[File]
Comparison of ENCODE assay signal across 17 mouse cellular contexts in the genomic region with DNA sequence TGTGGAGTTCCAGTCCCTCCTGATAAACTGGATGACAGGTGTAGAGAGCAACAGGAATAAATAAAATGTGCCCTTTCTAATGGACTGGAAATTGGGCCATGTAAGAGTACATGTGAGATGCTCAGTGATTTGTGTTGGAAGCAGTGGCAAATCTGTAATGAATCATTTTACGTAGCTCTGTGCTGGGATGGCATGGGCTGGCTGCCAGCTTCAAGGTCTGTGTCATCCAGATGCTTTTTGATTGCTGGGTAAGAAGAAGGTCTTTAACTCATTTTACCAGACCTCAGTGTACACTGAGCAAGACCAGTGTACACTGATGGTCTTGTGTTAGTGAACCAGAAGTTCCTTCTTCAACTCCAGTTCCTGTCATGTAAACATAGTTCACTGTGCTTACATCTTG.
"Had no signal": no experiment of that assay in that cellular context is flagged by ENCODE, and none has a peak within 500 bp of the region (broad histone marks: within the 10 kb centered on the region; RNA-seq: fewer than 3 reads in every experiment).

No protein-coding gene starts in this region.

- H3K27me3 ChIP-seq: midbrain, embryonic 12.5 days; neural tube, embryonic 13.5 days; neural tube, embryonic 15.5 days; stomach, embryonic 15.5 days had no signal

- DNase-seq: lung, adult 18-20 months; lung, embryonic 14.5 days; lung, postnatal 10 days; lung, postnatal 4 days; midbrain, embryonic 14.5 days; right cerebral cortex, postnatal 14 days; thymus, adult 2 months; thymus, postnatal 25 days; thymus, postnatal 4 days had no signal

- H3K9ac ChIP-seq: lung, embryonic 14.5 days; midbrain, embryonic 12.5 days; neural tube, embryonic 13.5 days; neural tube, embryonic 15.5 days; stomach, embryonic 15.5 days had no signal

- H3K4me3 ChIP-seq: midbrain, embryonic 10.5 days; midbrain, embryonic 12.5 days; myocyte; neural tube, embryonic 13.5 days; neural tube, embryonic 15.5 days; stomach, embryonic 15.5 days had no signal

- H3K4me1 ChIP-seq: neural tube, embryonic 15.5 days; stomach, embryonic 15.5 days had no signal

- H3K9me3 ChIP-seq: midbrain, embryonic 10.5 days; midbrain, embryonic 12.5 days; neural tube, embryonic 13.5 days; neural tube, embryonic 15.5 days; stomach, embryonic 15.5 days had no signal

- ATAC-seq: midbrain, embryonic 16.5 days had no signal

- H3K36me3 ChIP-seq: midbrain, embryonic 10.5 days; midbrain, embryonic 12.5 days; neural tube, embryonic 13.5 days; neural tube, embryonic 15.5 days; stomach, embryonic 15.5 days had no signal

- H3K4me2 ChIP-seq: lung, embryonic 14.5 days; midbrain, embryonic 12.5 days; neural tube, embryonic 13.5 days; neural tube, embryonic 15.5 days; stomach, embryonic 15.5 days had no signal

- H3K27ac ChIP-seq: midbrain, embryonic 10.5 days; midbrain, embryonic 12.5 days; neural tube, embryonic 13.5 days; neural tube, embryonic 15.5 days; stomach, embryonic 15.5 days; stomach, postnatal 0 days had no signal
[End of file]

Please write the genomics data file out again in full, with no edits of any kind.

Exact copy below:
Comparison of ENCODE assay signal across 17 mouse cellular contexts in the genomic region with DNA sequence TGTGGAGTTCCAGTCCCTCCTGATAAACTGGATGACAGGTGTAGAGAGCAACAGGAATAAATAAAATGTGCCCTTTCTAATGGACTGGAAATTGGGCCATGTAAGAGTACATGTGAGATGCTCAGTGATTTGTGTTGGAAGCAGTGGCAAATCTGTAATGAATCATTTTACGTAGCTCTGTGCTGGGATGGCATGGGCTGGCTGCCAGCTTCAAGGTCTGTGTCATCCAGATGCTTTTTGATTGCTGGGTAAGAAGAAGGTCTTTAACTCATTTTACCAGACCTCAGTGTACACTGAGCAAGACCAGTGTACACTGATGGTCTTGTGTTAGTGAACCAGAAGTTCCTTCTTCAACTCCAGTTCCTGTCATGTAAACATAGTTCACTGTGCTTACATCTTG.
"Had no signal": no experiment of that assay in that cellular context is flagged by ENCODE, and none has a peak within 500 bp of the region (broad histone marks: within the 10 kb centered on the region; RNA-seq: fewer than 3 reads in every experiment).

No protein-coding gene starts in this region.

- H3K27me3 ChIP-seq: midbrain, embryonic 12.5 days; neural tube, embryonic 13.5 days; neural tube, embryonic 15.5 days; stomach, embryonic 15.5 days had no signal

- DNase-seq: lung, adult 18-20 months; lung, embryonic 14.5 days; lung, postnatal 10 days; lung, postnatal 4 days; midbrain, embryonic 14.5 days; right cerebral cortex, postnatal 14 days; thymus, adult 2 months; thymus, postnatal 25 days; thymus, postnatal 4 days had no signal

- H3K9ac ChIP-seq: lung, embryonic 14.5 days; midbrain, embryonic 12.5 days; neural tube, embryonic 13.5 days; neural tube, embryonic 15.5 days; stomach, embryonic 15.5 days had no signal

- H3K4me3 ChIP-seq: midbrain, embryonic 10.5 days; midbrain, embryonic 12.5 days; myocyte; neural tube, embryonic 13.5 days; neural tube, embryonic 15.5 days; stomach, embryonic 15.5 days had no signal

- H3K4me1 ChIP-seq: neural tube, embryonic 15.5 days; stomach, embryonic 15.5 days had no signal

- H3K9me3 ChIP-seq: midbrain, embryonic 10.5 days; midbrain, embryonic 12.5 days; neural tube, embryonic 13.5 days; neural tube, embryonic 15.5 days; stomach, embryonic 15.5 days had no signal

- ATAC-seq: midbrain, embryonic 16.5 days had no signal

- H3K36me3 ChIP-seq: midbrain, embryonic 10.5 days; midbrain, embryonic 12.5 days; neural tube, embryonic 13.5 days; neural tube, embryonic 15.5 days; stomach, embryonic 15.5 days had no signal

- H3K4me2 ChIP-seq: lung, embryonic 14.5 days; midbrain, embryonic 12.5 days; neural tube, embryonic 13.5 days; neural tube, embryonic 15.5 days; stomach, embryonic 15.5 days had no signal

- H3K27ac ChIP-seq: midbrain, embryonic 10.5 days; midbrain, embryonic 12.5 days; neural tube, embryonic 13.5 days; neural tube, embryonic 15.5 days; stomach, embryonic 15.5 days; stomach, postnatal 0 days had no signal